Spanish coach plays down favourite talks

10th June 2008, Comments 0 comments

Luis Aragonés dismisses favourite talks, saying that Spain can beat anybody when they are playing to their potential, but can also lose to anybody too.

10 June 2008

MADRID - "Will we get past the quarterfinals?" ask the billboards as Spain, traditionally associated with elimination at that stage of international tournaments, prepares to mount a challenge in the European Championship Finals in Austria and Switzerland.

After an abject showing in 2004, when the team was knocked out at the group stage following a 1-0 loss to finalist Portugal, and further defeat to France in the second round of the 2006 World Cup, many may wonder if Spain can make it that far. Grouped with Sweden, Russia and reigning champion Greece, qualification for the quarterfinals is by no means assured.

Spain faces Russia at Innsbruck's Tivoli Neu stadium Tuesday in the group D opener (6pm Cuatro TV), and although the team prevailed in their last competitive meeting in the 2004 championships, the spectre of an old adversary, Guus Hiddink, will ensure that the technically inferior opposition is not underestimated.

Russia coach Hiddink led South Korea to fourth place in the 2002 World Cup, eliminating Italy in the second round and Spain in the quarterfinals. Qualifying from a group that contained England was a coup, but Hiddink is cautious about his team's chances of repeating South Korea's exploits.

"The favourites have each won their opening game," said Hiddink on Monday.”So tomorrow in our confrontation with Spain - and I have said many times that they are favourites - we hope to break the pattern."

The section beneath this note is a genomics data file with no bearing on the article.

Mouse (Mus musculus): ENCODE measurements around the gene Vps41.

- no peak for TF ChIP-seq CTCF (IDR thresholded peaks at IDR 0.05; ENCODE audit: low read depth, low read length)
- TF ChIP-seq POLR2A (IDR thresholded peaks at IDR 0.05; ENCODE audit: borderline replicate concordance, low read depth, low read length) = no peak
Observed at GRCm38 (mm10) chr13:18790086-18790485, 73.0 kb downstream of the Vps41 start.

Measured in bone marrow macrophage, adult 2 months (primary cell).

Russia will be without talismanic forwards Andrei Arshavin, who is suspended, and Pavel Pogrebnyak, whose loss through injury is a considerable blow to the team's chances of progressing beyond the group stage.

Spain, meanwhile, has been installed as second favourites to win the competition, a garland that the team's famously taciturn coach, Luis Aragonés, is keen to play down, despite wins against his own picks for the title in the build-up to the tournament.

"The favourites are Italy and France," he said before the tournament began. "Spain cannot be called a favourite. We can beat anybody when we are playing to our potential, but we can lose against anybody as well."

Spain can take heart from its only European success thus far, in 1964, when it defeated the Soviet Union 2-1 in the final, in Madrid. A similar result Tuesday may be the tonic Spain needs to fuel belief, but it will not have escaped Aragonés that he could meet France or Italy at the quarterfinal stage.

[El Pais / R. Train / Expatica]

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